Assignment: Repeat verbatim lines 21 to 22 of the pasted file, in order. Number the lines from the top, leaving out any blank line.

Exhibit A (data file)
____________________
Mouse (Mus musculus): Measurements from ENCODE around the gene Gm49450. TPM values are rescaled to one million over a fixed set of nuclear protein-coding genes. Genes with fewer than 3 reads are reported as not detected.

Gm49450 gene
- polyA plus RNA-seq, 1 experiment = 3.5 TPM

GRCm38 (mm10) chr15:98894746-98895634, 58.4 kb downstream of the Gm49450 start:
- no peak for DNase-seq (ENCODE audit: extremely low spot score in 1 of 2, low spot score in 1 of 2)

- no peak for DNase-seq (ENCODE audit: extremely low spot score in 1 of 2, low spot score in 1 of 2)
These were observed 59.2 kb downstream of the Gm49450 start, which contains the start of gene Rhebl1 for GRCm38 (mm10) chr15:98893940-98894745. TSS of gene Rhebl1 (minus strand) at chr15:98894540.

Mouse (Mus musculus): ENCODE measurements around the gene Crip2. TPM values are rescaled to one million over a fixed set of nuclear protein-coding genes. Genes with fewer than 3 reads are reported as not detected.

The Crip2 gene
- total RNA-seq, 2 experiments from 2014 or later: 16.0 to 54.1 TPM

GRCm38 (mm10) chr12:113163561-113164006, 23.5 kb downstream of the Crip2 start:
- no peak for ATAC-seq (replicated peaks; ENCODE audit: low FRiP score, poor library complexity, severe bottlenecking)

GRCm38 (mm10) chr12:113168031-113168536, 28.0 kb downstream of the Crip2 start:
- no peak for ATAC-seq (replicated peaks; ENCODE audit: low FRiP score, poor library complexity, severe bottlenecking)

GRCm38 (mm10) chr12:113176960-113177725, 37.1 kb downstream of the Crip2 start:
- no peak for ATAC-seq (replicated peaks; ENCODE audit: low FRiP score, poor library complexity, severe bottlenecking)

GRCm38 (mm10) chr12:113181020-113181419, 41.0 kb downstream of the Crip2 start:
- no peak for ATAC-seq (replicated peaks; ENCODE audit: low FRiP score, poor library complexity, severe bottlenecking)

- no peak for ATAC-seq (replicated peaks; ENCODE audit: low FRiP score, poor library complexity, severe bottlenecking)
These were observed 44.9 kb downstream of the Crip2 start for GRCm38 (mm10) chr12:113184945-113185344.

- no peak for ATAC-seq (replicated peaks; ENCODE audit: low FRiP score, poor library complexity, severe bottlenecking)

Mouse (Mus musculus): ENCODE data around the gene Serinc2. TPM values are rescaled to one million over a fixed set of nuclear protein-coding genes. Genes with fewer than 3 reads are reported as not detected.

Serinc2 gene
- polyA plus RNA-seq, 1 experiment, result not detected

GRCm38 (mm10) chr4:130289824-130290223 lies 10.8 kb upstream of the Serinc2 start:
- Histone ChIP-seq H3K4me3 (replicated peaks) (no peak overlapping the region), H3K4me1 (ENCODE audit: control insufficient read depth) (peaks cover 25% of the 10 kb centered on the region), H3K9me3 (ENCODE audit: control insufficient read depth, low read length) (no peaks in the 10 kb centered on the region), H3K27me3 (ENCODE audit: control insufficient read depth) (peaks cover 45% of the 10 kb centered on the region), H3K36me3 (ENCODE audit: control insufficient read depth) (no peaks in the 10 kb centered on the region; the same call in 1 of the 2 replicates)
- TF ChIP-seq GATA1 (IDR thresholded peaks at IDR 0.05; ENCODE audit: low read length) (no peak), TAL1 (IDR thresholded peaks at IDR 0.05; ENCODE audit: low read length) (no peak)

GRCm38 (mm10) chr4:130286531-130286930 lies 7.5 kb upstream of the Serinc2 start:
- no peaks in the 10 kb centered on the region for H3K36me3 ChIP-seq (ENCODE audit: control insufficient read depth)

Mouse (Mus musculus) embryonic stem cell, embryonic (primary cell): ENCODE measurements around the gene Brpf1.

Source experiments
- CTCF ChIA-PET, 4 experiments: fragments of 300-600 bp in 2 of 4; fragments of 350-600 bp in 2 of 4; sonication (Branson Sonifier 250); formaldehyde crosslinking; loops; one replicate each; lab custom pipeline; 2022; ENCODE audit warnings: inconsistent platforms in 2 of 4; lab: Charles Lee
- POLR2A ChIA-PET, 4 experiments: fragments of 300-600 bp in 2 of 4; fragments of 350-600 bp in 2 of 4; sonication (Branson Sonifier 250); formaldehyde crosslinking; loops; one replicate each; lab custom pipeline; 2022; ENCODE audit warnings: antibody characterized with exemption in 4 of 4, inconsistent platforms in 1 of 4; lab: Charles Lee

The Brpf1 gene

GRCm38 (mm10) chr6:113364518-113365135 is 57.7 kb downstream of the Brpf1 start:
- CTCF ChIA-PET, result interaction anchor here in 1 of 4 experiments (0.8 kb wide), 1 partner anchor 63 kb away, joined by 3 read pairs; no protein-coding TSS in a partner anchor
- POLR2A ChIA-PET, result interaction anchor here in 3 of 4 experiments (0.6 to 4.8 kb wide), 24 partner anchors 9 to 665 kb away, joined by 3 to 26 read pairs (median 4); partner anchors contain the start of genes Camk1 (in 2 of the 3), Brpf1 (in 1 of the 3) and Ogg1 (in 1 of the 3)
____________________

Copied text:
- no peak for ATAC-seq (replicated peaks; ENCODE audit: low FRiP score, poor library complexity, severe bottlenecking)

Mouse (Mus musculus): ENCODE data around the gene Serinc2. TPM values are rescaled to one million over a fixed set of nuclear protein-coding genes. Genes with fewer than 3 reads are reported as not detected.